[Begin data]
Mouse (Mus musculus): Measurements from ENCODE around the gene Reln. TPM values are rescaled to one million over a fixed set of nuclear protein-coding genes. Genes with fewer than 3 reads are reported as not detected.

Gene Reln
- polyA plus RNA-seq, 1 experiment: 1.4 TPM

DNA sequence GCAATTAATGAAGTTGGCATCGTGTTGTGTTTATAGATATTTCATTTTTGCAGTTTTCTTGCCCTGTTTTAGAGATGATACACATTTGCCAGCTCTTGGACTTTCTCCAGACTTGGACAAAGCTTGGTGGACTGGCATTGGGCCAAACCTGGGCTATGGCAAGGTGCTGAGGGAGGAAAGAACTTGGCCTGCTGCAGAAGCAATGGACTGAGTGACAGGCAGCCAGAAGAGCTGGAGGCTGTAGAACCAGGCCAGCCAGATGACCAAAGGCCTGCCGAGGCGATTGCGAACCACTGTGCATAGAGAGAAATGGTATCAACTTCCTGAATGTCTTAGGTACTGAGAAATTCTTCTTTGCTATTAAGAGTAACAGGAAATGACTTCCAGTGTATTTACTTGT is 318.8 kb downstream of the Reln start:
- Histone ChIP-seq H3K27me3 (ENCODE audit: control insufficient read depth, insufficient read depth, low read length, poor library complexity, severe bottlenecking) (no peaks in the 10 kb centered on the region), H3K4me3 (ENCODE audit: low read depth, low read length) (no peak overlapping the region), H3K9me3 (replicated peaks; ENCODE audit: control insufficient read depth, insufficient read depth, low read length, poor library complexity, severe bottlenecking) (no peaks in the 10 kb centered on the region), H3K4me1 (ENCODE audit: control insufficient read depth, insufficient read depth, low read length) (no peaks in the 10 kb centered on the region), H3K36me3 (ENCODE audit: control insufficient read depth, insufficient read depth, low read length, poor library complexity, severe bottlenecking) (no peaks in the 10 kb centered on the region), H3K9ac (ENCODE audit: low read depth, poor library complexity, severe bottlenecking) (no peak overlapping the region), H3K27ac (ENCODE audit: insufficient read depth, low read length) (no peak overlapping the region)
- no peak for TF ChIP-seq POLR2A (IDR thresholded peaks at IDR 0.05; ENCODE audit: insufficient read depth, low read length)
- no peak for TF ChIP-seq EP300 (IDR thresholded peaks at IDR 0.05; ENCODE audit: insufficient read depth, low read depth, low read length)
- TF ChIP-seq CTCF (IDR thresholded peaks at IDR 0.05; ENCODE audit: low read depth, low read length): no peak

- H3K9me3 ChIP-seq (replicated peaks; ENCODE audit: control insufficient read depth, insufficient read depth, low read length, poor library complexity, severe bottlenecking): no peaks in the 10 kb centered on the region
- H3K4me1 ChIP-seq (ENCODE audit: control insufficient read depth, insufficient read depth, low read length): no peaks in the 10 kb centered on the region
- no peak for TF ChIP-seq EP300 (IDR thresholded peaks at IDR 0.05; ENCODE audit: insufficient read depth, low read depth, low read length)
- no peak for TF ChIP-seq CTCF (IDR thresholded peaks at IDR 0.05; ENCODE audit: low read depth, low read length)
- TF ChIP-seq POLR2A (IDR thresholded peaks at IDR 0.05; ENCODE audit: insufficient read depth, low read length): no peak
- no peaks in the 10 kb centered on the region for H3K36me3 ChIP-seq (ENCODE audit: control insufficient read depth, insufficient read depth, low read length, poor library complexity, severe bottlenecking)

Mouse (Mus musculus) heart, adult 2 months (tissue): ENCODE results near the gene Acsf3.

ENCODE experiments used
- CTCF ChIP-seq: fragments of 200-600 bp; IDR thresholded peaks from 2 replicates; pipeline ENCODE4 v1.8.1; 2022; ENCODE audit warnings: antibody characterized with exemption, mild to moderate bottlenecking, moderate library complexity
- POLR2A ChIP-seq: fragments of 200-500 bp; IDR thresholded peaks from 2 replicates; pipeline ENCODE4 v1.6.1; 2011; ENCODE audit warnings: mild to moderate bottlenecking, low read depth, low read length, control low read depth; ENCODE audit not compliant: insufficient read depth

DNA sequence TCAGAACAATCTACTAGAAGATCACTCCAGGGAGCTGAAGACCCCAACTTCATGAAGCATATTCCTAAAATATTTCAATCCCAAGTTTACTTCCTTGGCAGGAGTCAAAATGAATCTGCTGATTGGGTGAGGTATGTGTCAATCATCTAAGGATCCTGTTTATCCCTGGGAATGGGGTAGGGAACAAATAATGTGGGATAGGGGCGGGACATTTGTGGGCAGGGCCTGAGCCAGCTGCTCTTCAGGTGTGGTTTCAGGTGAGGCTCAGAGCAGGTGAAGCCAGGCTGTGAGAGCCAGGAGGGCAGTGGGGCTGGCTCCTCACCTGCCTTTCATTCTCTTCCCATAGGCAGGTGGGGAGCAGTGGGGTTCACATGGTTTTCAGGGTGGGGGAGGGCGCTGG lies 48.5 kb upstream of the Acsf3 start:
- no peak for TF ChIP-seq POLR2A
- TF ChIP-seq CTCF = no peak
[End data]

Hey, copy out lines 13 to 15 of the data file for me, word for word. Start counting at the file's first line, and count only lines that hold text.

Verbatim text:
- TF ChIP-seq POLR2A (IDR thresholded peaks at IDR 0.05; ENCODE audit: insufficient read depth, low read length): no peak
- no peaks in the 10 kb centered on the region for H3K36me3 ChIP-seq (ENCODE audit: control insufficient read depth, insufficient read depth, low read length, poor library complexity, severe bottlenecking)

Mouse (Mus musculus) heart, adult 2 months (tissue): ENCODE results near the gene Acsf3.